I can’t believe five years ago this week I became vegetarian.
It started in my environmental science high school class, where we talked about the environmental effects of meat and watched a documentary called Food, Inc. After the viewing, my classmate Roxane and I decided that the day after Thanksgiving, we would both give vegetarianism a try. Long story short, she never started (as far as I know), but I never stopped. My main reasons for going vegetarian are about 70% environmental reasons, 20% (animal) ethical reasons and 10% because my favorite band at the time (and still today), Rise Against, are meat-free, as well.
Admittedly, I have cheated (on average) once every three months, but I read that satisfying a craving every now and again is better than having no meat whatsoever and eventually giving up vegetarianism entirely because you were so hard on yourself.
I recently read The Ethics of What We Eat and while about half the book was assigned reading for coursework, this topic has really interested me, so I read the whole thing. It really opened my eyes to animal conditions (although most of it already knew), environmental impacts (again, most of which I already knew), worker conditions, corporate leaders in the environmental movement (which, surprisingly, included McDonald’s) and finally, presented alternatives to factory-farmed methods such as buying locally or buying organically. This book has made me want to be more mindful about where I get my other animal food products such as egg, milk and cheese, which can be as surprisingly harmful as the meat industry.
Here are some quick bits from The Ethics of What We Eat that have really resonated with me:
- Veal calves are subject to diets of low iron so they will develop subclinical anemia, which makes for the most desirable meat.
- Male pigs are castrated without any anesthetic.
- Turkeys are bred to have such oversized breasts they cannot mate naturally and must be artificially inseminated.
- Not only does industrial agriculture use up almost 75% of the world’s freshwater resources, agricultural runoff can lead to a nutrient surplus is water ecosystems to create dead zones.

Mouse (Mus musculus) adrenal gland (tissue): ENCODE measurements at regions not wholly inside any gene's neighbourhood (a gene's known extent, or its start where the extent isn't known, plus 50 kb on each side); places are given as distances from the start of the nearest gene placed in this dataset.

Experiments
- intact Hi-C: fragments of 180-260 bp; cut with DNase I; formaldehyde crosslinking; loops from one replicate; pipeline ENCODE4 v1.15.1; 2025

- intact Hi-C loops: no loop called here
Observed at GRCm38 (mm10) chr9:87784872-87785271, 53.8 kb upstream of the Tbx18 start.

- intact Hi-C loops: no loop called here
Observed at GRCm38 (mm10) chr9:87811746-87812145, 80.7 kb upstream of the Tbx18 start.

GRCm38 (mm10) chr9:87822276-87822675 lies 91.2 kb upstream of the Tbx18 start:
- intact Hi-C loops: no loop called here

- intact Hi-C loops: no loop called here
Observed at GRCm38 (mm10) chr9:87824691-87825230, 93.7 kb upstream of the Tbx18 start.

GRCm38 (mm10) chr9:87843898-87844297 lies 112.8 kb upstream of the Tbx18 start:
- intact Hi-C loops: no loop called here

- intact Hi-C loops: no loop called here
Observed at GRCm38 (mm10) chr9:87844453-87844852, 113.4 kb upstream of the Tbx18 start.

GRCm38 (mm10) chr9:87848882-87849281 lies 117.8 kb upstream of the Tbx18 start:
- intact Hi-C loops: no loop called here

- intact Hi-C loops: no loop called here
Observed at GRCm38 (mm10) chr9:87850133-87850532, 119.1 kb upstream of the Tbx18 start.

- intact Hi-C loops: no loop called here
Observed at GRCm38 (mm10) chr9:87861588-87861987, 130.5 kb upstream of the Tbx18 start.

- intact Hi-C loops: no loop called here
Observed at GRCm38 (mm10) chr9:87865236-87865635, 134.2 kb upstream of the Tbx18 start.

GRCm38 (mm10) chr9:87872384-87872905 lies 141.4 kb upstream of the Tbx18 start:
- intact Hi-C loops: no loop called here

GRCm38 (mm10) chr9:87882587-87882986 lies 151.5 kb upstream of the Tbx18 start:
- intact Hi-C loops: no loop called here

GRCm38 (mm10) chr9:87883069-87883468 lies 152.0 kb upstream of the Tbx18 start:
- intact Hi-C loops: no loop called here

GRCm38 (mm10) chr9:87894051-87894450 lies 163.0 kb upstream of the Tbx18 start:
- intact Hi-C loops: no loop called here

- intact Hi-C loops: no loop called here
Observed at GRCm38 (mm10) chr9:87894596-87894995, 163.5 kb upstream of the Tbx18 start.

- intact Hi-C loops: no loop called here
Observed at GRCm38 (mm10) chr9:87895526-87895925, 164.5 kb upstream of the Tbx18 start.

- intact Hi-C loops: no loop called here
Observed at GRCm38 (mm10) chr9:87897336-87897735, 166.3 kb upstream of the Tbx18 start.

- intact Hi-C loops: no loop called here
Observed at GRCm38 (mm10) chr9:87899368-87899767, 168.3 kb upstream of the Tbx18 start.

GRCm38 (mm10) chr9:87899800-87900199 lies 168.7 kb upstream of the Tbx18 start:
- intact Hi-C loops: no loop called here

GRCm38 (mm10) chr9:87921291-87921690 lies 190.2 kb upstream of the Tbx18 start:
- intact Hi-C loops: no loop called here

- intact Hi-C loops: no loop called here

- In the egg industry, male chicks are often simply thrown in the dumpster as they are not of us to neither the egg nor broiler chicken industry.
- The ingredients from a single meal could have traveled as far as tens of thousands of miles, with air transport being the most devastating form of transport.
- Bird flu, which can be transferred from birds to humans and cause hundreds of thousands of deaths, finds its source in intensive chicken farming.
- The Coalition of Immokalee Workers presented evidence to the U.S. Department of Justice that they had been made into slaves, working on as little as $20 per week and threatened with death if they tried to escape.
- McDonald’s is a leading corporation vouching for animal’s rights, requiring their egg suppliers increase the space given to their hens by 50%.
Today, I say my reasons are 100% ethical because it’s not right to treat animals as property when they are just as sentient as you and I, it’s not right to impose environmental costs on others, ourselves and our planet and it’s not right to contribute to a system that abuses its workers.
Meat, especially beef, has a devastating environmental impact and those who eat a lot of meat should consider at least cutting back (or at least switching from beef to chicken) to help heal our dying planet. The bottom line is that although your favorite Walmart brand chicken nuggets are cheap and convenient, the externalities of animal welfare (or lack thereof), environmental damage and worker’s rights are incalculable. The biggest difference you can make is deciding where and what you spend your money on. The choice is ours as consumers to demand ethical farming practices.
Photo by Brooke Cagle.